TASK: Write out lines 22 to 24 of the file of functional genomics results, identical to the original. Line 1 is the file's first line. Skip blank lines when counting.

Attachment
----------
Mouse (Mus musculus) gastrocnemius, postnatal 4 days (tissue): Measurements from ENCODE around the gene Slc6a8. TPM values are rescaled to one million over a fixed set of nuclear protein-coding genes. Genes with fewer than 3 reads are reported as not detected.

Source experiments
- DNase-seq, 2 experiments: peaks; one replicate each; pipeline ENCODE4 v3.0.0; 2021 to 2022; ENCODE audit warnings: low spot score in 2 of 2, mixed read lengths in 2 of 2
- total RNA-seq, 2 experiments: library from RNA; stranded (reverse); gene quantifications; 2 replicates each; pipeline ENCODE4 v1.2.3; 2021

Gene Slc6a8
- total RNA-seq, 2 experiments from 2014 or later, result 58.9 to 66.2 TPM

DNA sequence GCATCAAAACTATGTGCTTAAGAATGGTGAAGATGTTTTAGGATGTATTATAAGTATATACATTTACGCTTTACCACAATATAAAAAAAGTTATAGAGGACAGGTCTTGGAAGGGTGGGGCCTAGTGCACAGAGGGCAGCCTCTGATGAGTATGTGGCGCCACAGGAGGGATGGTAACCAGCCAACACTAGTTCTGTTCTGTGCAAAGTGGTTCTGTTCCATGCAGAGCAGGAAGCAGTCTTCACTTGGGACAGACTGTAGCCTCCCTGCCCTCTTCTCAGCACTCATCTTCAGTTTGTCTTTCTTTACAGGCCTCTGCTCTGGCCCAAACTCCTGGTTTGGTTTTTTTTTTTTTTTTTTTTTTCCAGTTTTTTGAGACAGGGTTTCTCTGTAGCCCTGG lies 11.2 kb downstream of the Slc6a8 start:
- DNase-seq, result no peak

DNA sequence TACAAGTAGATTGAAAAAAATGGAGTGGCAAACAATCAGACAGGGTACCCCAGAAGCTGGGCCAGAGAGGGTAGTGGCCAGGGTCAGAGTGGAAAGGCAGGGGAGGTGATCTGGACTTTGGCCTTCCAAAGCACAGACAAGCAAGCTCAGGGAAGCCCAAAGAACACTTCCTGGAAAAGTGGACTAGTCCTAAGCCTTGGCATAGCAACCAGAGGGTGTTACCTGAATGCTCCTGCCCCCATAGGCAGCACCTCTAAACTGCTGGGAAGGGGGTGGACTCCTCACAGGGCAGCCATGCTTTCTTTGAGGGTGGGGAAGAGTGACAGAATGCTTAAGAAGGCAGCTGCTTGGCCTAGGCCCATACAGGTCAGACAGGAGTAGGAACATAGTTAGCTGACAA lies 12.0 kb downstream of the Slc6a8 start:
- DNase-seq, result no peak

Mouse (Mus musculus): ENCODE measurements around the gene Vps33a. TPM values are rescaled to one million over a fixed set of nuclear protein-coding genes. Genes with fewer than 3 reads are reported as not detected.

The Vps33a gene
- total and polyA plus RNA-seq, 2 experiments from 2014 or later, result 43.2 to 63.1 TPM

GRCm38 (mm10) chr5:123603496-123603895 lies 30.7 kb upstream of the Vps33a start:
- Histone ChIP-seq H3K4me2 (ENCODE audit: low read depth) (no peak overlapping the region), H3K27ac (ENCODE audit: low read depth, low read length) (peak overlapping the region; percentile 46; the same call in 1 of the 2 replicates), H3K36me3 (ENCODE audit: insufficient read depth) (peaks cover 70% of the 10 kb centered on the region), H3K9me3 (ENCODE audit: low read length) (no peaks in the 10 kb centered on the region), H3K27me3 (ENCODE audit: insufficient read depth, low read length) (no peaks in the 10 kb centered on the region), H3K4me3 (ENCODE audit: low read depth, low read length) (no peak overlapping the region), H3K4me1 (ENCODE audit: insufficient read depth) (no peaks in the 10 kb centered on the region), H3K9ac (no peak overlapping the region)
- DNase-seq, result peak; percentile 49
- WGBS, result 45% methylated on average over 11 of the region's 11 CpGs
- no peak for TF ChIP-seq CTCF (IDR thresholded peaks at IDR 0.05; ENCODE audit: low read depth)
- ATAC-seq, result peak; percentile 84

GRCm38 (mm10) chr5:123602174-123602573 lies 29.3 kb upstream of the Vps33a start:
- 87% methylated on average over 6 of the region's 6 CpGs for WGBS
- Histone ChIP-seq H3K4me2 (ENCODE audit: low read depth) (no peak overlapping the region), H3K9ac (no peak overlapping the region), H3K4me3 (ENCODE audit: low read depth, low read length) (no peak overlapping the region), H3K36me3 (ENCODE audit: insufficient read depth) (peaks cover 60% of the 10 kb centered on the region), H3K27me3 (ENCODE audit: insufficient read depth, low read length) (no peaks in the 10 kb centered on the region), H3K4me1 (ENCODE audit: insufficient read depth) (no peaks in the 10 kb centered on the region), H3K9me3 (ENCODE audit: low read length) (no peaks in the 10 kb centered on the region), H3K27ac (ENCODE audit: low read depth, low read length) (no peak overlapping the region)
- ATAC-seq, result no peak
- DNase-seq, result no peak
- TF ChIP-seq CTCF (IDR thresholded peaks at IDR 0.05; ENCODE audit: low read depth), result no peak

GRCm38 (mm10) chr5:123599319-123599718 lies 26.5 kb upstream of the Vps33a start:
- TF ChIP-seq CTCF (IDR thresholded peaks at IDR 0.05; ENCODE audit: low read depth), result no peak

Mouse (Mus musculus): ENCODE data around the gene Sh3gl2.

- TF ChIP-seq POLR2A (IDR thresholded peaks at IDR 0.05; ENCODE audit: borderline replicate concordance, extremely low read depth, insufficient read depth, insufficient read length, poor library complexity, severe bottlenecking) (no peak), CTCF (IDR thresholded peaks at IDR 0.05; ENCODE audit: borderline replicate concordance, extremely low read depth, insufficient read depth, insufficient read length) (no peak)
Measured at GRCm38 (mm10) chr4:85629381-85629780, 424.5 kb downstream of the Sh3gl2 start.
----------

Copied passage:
- Histone ChIP-seq H3K4me2 (ENCODE audit: low read depth) (no peak overlapping the region), H3K9ac (no peak overlapping the region), H3K4me3 (ENCODE audit: low read depth, low read length) (no peak overlapping the region), H3K36me3 (ENCODE audit: insufficient read depth) (peaks cover 60% of the 10 kb centered on the region), H3K27me3 (ENCODE audit: insufficient read depth, low read length) (no peaks in the 10 kb centered on the region), H3K4me1 (ENCODE audit: insufficient read depth) (no peaks in the 10 kb centered on the region), H3K9me3 (ENCODE audit: low read length) (no peaks in the 10 kb centered on the region), H3K27ac (ENCODE audit: low read depth, low read length) (no peak overlapping the region)
- ATAC-seq, result no peak
- DNase-seq, result no peak